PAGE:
Chief Minister Lim Guan Eng has called for the abolition of toll rates on the Penang bridge which marks the 25th anniversary of its opening today.
"At present, 1 00,000 vehicles cross the bridge daily. Whether it is in building or management fees, the toll company has made a profit. (So) I hope the toll can be abolished,” he told a press conference at his office today.
In June, Guan Eng had called for the toll rates to be slashed , claiming that the operator had covered its costs.
The toll rates vary between RM1.40 (for motorcycles) and RM75 (for large lorries) at the Sebarang Jaya toll booth. Saloon car owners pay RM7.
The bridge connecting the island to the mainland was completed on April 13, 1985, and opened to traffic on Sept 14 that year. At the time, it was the world’s third-longest bridge at a length of 13.5km.
Guan Eng also acknowledged the contribution of second chief minister Lim Chong Eu for recognising the dire need for a transport system that would link both sides of Penang seamlessly.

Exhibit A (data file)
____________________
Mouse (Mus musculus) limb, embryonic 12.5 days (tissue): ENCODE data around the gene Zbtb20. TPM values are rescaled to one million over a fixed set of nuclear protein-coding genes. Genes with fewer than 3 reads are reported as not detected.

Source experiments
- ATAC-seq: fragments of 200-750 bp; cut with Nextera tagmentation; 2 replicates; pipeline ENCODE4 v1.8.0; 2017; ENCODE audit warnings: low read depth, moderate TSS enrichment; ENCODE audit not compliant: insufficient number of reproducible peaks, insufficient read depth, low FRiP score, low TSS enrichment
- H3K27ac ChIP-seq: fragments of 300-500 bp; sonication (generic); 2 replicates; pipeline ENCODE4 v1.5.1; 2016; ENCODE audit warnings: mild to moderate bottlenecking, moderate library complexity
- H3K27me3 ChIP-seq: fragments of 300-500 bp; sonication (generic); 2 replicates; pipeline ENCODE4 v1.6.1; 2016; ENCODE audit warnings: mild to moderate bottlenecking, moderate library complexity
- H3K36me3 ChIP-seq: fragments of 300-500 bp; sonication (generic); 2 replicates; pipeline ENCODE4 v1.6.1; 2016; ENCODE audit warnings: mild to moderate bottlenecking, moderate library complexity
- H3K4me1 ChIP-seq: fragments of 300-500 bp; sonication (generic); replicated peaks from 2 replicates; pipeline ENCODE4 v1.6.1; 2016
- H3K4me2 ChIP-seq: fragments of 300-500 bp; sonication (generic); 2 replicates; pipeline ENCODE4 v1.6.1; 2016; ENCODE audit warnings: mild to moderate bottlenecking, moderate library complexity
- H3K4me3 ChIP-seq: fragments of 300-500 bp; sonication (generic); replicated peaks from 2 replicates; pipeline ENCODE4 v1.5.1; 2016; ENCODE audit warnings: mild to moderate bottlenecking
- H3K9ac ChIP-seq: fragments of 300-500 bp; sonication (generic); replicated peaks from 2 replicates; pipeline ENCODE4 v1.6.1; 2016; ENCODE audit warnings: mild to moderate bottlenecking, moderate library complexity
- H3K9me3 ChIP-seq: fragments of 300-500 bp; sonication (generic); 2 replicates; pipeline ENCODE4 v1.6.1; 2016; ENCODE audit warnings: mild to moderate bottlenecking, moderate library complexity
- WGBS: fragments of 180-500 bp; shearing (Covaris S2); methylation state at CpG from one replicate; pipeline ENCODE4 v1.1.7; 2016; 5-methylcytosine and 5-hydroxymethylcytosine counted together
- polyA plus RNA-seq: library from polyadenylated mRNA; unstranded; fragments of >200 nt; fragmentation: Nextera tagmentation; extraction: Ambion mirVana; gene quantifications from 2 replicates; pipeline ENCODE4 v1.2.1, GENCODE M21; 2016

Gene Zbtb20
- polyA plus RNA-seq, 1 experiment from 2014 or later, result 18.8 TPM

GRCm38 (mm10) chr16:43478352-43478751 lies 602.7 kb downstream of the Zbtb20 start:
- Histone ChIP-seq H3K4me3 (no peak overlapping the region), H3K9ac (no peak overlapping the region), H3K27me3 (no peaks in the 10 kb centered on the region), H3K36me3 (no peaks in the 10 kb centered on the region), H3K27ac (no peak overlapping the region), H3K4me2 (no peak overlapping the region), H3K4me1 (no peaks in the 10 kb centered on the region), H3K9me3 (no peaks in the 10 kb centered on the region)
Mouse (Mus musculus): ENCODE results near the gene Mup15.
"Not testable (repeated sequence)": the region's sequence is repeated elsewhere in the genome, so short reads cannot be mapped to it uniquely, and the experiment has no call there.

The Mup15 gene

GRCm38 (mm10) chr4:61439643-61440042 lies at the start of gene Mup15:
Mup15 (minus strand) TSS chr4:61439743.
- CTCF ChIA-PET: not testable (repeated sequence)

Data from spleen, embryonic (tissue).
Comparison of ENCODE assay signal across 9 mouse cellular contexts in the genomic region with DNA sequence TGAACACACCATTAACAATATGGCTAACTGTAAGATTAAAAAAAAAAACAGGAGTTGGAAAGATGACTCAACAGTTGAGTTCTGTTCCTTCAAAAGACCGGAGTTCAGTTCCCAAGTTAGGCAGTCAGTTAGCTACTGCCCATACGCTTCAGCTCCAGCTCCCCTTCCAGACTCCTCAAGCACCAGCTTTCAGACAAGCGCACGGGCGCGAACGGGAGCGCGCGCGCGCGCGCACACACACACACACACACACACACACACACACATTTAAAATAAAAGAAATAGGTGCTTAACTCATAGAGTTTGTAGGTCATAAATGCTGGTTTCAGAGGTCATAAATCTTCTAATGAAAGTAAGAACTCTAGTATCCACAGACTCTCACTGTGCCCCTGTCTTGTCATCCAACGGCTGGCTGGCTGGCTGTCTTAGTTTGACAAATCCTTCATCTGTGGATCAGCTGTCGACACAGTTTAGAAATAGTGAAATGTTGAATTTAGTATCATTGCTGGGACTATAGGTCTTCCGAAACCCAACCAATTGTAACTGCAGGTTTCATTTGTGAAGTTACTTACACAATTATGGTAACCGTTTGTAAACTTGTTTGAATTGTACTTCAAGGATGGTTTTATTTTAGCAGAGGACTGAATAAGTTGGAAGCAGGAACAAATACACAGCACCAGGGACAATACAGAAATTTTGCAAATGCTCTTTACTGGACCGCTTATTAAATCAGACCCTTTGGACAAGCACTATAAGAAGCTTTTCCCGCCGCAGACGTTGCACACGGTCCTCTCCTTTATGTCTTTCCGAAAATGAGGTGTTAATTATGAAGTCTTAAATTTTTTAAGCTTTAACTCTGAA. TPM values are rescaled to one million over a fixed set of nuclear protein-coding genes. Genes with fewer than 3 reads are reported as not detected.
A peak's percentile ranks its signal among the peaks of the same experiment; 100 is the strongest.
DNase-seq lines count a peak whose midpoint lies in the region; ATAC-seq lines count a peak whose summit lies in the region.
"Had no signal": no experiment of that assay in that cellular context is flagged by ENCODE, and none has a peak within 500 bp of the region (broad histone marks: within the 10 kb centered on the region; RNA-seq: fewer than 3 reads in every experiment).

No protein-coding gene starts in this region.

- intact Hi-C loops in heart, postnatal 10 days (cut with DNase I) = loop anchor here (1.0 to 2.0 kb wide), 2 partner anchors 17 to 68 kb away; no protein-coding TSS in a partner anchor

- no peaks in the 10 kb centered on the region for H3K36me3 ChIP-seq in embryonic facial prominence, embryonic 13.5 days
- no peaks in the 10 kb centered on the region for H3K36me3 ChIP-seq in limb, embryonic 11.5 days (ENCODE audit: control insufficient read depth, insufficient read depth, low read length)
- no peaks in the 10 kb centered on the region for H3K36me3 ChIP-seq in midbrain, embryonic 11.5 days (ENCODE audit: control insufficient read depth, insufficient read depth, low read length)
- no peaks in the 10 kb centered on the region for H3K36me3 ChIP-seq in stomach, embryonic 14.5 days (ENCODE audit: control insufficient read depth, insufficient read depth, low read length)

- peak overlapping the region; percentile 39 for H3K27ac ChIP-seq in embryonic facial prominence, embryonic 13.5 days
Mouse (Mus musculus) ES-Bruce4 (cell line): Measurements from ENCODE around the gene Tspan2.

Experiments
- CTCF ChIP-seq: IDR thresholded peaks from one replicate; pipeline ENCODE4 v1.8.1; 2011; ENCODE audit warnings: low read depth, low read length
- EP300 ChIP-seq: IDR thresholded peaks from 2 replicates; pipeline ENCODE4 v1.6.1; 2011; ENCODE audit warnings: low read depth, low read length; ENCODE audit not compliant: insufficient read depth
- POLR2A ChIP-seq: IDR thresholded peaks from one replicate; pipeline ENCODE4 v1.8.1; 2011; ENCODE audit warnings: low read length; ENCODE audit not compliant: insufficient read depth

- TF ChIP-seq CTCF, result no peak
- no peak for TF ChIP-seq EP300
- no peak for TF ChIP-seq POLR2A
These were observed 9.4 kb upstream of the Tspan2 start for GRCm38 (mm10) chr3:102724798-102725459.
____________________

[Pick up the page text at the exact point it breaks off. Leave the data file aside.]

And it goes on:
The bridge took 3.5 years to build, with as many as 2,000 workers employed at the peak of its construction.
“Nine workers lost their lives during construction. Their hard work and sacrifice should always be remembered,” said Guan Eng.
Lim also honoured the contributions of industry professionals involved in the project, especially locals like Chin Fung Kee and Liaw Yew Peng.
“The construction cost was initially budgeted at RM850 million, but the final cost was RM100 million less,” he said.
"Professor Chin’s various innovative design features, such as the use of rubber pads to take care of the seismic loading, have been widely adopted elsewhere.”
Crisis management plan
However, Guan Eng said there is much room for improved management on the part of the bridge concessionaire.
He was referring to the incident on Sept 11, when three power cables under the bridge caught fire . It caused massive traffic jams stretching several kilometres on both sides of the bridge.
Guan Eng said the fire is a reminder that safety measures on the bridge need a through review and overhaul.
“The lack of coordination between the bridge concessionaire and the ferry operator was also apparent during the fire,” he said.
“There is a need to mitigate traffic congestion when contingencies arise. A functional crisis management and traffic plan must be set out.”